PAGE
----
Before the car became the dominant mode of travel and the Salt River was dammed, Tempe was defined by Hayden’s Ferry. At that site, Monti’s la Casa Vieja in Downtown Tempe is built around an original structure from 1871. Considered the oldest continuously occupied building in the area, the restaurant’s core has since been surrounded by numerous rooms added over the years. Appropriately, the restaurant remains accessible by multiple modes of transport. There’s no more ferry, but the Mill Avenue / Third Street light rail station is just a block away.
|Hayden’s Ferry historical marker|
All those rooms mean that diners can eat steak dinners at Monti’s several times without sitting in the same place. It also means that the journey from the lobby to an assigned table usually results in a quick walking tour with the host on duty explaining the origins of the rooms being traversed. A large patio facing Tempe Beach Park seems underutilized. It’s unattended except during special events and adorned only with plastic patio furniture and beer pennants. Maybe the copious seating inside has resulted in little attention to the outdoor space.
|patio with the flour mill in the background|
A wait for a tables seems a reality most of the time, partly due to the large number of private parties and local civic groups that meet in Monti’s various dining rooms. The best option for more immediate service is to sit in the bar, which serves the restaurant’s full menu and is located right in the center of the labyrinth. Service is consistently friendly, but not always prompt. Of course, many customers come to Monti’s to enjoy the historic atmosphere and therefore have little interest in rushing through the experience.
|exterior from Mill Avenue|
Opinions of Monti’s food are varied. Fans praise it as an affordable steakhouse while detractors say the food is not as good as it was in decades past. To its credit, the restaurant has tried to increase its kitchen credibility with recent guest appearances by recognized local chefs such as Matt Carter, Beau McMillan, Payton Curry, and Eddie Matney. For many customers, though, the charm of Monti’s seems to lie in its accessible familiarity. Classic steakhouse fare dominates the menu with a few updated touches. Entree prices peak at $30 and include two sides.
|chicken tortilla soup|
Monti’s is mostly about meat, but there are some worthwhile starters before the steak knives come out. Chicken noodle soup, a classic full of poultry and vegetables, wide strands of pasta, and plenty of salt, is always available. A second soup varies by day of week. Chicken tortilla adds a spicy dimension, and broccoli cheddar is a pleasant meeting of sharp flavor and creamy texture. Beyond the standard soups, shrimp gazpacho, offered every day, is a vibrant choice with its mix of minced crustaceans and tomato in a martini glass.
Salads include a garden salad based mostly on iceberg lettuce. Skip it in favor of the Caesar, a solid version of a dependable favorite with generous portions of crisp romaine, grated parmesan, salty dressing, and crunchy croutons. At lunch, servers will encourage a purchase of the restaurant’s signature Roman bread. At dinner, it’s provided automatically. Either way, it’s a worthwhile addition to the meal. Basically, it’s focaccia, lightly brushed with olive oil that makes the accompanying butter superfluous.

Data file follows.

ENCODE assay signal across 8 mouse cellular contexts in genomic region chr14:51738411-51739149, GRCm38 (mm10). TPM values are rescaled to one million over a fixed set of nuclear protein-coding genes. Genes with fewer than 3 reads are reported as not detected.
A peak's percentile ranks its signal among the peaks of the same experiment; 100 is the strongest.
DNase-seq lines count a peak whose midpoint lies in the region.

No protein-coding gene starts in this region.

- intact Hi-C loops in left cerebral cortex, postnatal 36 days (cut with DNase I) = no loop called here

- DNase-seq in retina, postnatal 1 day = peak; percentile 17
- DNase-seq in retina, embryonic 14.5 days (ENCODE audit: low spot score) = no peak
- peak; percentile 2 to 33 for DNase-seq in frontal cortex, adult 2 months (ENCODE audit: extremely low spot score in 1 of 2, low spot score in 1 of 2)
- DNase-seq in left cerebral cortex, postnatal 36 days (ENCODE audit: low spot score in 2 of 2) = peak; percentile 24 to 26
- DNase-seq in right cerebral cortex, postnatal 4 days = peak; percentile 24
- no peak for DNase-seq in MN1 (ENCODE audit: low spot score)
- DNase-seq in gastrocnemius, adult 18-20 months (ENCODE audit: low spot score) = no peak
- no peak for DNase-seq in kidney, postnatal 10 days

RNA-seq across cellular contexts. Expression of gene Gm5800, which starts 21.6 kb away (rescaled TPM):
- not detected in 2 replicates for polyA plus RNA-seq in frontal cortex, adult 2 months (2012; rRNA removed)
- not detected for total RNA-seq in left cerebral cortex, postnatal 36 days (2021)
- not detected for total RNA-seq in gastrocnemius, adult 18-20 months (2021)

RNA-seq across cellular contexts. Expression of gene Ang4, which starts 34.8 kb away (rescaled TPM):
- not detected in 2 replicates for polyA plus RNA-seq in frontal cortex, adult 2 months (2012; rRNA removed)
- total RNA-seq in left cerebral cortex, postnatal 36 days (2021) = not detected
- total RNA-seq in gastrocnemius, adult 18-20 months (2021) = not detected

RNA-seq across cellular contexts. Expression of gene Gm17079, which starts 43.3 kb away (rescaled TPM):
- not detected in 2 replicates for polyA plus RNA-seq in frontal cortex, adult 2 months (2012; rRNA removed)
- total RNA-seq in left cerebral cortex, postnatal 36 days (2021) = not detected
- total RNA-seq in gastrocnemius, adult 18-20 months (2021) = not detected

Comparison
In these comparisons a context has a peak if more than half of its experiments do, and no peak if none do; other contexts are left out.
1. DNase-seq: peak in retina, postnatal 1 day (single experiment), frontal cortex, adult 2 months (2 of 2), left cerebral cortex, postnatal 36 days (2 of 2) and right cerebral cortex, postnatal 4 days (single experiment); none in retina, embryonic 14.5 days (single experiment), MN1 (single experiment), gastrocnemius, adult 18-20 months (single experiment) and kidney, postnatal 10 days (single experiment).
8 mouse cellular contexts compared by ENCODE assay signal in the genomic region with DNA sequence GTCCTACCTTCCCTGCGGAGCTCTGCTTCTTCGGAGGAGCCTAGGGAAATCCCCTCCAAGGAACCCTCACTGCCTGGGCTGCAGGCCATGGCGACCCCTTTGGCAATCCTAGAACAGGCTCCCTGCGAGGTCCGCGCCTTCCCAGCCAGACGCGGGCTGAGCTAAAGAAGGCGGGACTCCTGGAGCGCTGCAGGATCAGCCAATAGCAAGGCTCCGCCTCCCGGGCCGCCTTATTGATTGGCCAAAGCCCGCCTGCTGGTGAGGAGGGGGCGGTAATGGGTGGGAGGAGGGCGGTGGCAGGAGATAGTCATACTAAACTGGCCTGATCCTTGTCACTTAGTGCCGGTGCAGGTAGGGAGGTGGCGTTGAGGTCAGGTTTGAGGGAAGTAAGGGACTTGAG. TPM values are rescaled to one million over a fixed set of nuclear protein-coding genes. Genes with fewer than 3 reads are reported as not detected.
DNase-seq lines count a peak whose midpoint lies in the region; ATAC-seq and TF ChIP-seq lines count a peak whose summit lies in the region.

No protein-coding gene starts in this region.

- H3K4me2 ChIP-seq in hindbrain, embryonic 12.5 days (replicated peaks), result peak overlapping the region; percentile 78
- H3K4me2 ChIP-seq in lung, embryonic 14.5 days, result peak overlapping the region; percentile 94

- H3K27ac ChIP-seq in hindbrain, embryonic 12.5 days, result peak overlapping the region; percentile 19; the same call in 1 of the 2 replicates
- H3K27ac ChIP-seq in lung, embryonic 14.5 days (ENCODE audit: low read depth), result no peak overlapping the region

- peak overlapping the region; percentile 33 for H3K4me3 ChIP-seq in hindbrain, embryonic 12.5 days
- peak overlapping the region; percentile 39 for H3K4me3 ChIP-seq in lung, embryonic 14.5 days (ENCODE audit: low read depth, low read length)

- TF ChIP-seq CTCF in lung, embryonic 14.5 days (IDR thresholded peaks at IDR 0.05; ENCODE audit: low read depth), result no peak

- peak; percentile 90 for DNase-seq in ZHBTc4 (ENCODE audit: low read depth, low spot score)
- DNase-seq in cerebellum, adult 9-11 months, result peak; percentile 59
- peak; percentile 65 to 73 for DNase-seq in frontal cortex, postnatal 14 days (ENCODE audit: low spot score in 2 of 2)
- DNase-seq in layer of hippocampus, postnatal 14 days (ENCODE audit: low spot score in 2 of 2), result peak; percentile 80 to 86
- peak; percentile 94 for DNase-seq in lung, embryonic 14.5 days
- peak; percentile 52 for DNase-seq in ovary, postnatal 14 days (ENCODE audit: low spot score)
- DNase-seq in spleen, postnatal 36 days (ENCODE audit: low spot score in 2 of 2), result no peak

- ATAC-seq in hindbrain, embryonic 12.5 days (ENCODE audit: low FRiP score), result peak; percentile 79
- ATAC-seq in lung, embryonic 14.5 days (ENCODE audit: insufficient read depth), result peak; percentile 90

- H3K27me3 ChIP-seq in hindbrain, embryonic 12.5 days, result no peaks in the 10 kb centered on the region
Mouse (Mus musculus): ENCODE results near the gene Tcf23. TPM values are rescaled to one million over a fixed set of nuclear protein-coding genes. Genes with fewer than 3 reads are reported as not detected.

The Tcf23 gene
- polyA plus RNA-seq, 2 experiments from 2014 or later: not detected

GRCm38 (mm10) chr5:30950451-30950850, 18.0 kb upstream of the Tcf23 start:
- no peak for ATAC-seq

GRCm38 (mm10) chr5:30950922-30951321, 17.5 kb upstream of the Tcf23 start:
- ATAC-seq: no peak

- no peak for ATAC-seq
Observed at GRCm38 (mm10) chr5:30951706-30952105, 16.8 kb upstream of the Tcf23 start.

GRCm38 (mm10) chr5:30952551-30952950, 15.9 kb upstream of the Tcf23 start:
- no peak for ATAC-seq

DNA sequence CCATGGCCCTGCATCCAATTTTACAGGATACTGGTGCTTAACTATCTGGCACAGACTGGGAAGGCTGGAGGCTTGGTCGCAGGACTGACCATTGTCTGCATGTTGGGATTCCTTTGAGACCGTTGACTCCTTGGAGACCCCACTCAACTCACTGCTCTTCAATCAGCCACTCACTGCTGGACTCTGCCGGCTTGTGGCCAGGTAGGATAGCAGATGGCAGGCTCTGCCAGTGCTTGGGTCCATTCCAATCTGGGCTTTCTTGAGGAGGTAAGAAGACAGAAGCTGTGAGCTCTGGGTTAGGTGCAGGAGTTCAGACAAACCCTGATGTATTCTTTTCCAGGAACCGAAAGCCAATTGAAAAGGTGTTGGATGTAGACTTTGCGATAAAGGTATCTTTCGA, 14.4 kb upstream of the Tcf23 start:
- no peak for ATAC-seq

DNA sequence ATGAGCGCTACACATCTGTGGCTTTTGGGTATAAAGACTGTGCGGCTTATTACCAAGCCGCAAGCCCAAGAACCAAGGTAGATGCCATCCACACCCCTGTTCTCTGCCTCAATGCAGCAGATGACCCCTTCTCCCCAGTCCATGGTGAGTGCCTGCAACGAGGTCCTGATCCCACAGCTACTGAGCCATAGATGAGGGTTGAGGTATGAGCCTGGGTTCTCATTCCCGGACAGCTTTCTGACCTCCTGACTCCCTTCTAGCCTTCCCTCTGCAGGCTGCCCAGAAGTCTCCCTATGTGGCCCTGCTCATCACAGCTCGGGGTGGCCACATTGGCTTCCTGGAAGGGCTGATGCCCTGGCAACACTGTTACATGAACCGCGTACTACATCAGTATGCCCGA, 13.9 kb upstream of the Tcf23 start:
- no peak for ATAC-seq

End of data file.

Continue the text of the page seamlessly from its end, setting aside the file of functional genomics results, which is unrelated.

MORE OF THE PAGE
No matter how a meal at Monti’s begins, its likely to progress to beef as the main course. Monti’s approach to steak predates enthusiasm for Kobe beef and contemporary debates over cattle fed on grass as opposed to corn. Instead, the main choices here are known varieties such as sirloin, filet mignon, and prime rib. The filet is predictably tender, and prime rib benefits from a flavorful herb crust and au jus. Monti’s offers a house brand steak sauce, but the best accompaniment is probably a side order of grilled mushrooms and onions.
|lunch filet with grilled mushrooms and onions|
Beef at Monti’s comes not only in big slabs on a plate, but also in some seemingly lighter preparations such as the balsamic steak salad, which features sliced sirloin on top of mesclun greens with pecans and gorgonzola cheese. Likewise, the prime rib tacos, four corn tortillas filled with thinly sliced meat, effectively blend the tastes of salsa and cilantro with the juicy roast beef flavor of the meat in this southwestern platter. The steak sandwich is also good, but would be even better if made with Roman bread rather than a standard roll.
|balsamic steak salad|
Beyond red meat, Monti’s serves poultry, fish, and even a little pasta. The southwestern chicken sandwich is reasonably good with a grilled breast topped with fried onions, jack cheese, and jalapenos. Like the steak sandwich, it could benefit from better bread. The fish and chips is attractively presented, although both the seafood and potato components have a mealy texture. Among the sides, the onion rings and the baked potato are dependable choices. The seasonal vegetable seems to be zucchini nearly every day.
|fish and chips|
Pies from Rock Springs Cafe are listed on the menu but no longer available. Instead, Monti’s house desserts like peach cobbler are served in sizes large enough for an entire table to share. The bar has an adequate beer and wine selection with some local brews from SanTan and Four Peaks on tap. After more than five decades, Monti’s seems to be settled into a comfortable routine. Go at least once for the historic location. Stay for a steak and some Roman bread before deciding if the restaurant should be a regular destination.
100 S. Mill Ave., Tempe AZ